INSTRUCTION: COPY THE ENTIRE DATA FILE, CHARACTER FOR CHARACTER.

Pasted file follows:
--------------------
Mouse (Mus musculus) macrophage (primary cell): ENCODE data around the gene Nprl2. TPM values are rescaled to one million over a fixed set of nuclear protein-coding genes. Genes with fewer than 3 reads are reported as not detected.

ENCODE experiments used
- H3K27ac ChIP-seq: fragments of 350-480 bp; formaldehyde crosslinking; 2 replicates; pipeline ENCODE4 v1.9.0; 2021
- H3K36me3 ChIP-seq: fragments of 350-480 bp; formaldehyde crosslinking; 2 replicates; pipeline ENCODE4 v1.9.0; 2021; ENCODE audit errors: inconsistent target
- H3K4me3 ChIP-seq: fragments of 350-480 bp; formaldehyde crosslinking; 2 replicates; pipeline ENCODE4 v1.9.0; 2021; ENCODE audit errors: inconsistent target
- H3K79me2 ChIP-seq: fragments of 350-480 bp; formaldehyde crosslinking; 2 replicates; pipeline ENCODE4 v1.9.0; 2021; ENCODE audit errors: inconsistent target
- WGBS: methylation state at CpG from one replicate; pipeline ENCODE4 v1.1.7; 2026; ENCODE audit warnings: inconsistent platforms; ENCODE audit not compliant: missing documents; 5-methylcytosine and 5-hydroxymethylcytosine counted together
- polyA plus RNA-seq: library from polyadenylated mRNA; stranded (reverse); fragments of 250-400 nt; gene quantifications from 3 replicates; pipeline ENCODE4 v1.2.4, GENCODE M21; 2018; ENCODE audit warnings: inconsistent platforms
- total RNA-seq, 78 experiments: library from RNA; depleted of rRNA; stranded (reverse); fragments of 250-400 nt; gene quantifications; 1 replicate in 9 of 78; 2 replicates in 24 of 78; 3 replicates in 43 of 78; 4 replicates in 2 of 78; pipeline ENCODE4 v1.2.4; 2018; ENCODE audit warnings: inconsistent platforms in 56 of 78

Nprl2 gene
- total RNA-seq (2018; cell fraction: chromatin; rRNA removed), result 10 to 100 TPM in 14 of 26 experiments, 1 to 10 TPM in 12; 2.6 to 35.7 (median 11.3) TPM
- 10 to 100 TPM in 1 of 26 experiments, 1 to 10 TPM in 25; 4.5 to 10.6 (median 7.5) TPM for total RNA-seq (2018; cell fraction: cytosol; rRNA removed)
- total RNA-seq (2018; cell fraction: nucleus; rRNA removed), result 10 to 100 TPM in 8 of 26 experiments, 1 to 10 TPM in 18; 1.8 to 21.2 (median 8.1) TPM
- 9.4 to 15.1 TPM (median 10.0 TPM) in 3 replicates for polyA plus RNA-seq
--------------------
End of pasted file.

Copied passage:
Mouse (Mus musculus) macrophage (primary cell): ENCODE data around the gene Nprl2. TPM values are rescaled to one million over a fixed set of nuclear protein-coding genes. Genes with fewer than 3 reads are reported as not detected.

ENCODE experiments used
- H3K27ac ChIP-seq: fragments of 350-480 bp; formaldehyde crosslinking; 2 replicates; pipeline ENCODE4 v1.9.0; 2021
- H3K36me3 ChIP-seq: fragments of 350-480 bp; formaldehyde crosslinking; 2 replicates; pipeline ENCODE4 v1.9.0; 2021; ENCODE audit errors: inconsistent target
- H3K4me3 ChIP-seq: fragments of 350-480 bp; formaldehyde crosslinking; 2 replicates; pipeline ENCODE4 v1.9.0; 2021; ENCODE audit errors: inconsistent target
- H3K79me2 ChIP-seq: fragments of 350-480 bp; formaldehyde crosslinking; 2 replicates; pipeline ENCODE4 v1.9.0; 2021; ENCODE audit errors: inconsistent target
- WGBS: methylation state at CpG from one replicate; pipeline ENCODE4 v1.1.7; 2026; ENCODE audit warnings: inconsistent platforms; ENCODE audit not compliant: missing documents; 5-methylcytosine and 5-hydroxymethylcytosine counted together
- polyA plus RNA-seq: library from polyadenylated mRNA; stranded (reverse); fragments of 250-400 nt; gene quantifications from 3 replicates; pipeline ENCODE4 v1.2.4, GENCODE M21; 2018; ENCODE audit warnings: inconsistent platforms
- total RNA-seq, 78 experiments: library from RNA; depleted of rRNA; stranded (reverse); fragments of 250-400 nt; gene quantifications; 1 replicate in 9 of 78; 2 replicates in 24 of 78; 3 replicates in 43 of 78; 4 replicates in 2 of 78; pipeline ENCODE4 v1.2.4; 2018; ENCODE audit warnings: inconsistent platforms in 56 of 78

Nprl2 gene
- total RNA-seq (2018; cell fraction: chromatin; rRNA removed), result 10 to 100 TPM in 14 of 26 experiments, 1 to 10 TPM in 12; 2.6 to 35.7 (median 11.3) TPM
- 10 to 100 TPM in 1 of 26 experiments, 1 to 10 TPM in 25; 4.5 to 10.6 (median 7.5) TPM for total RNA-seq (2018; cell fraction: cytosol; rRNA removed)
- total RNA-seq (2018; cell fraction: nucleus; rRNA removed), result 10 to 100 TPM in 8 of 26 experiments, 1 to 10 TPM in 18; 1.8 to 21.2 (median 8.1) TPM
- 9.4 to 15.1 TPM (median 10.0 TPM) in 3 replicates for polyA plus RNA-seq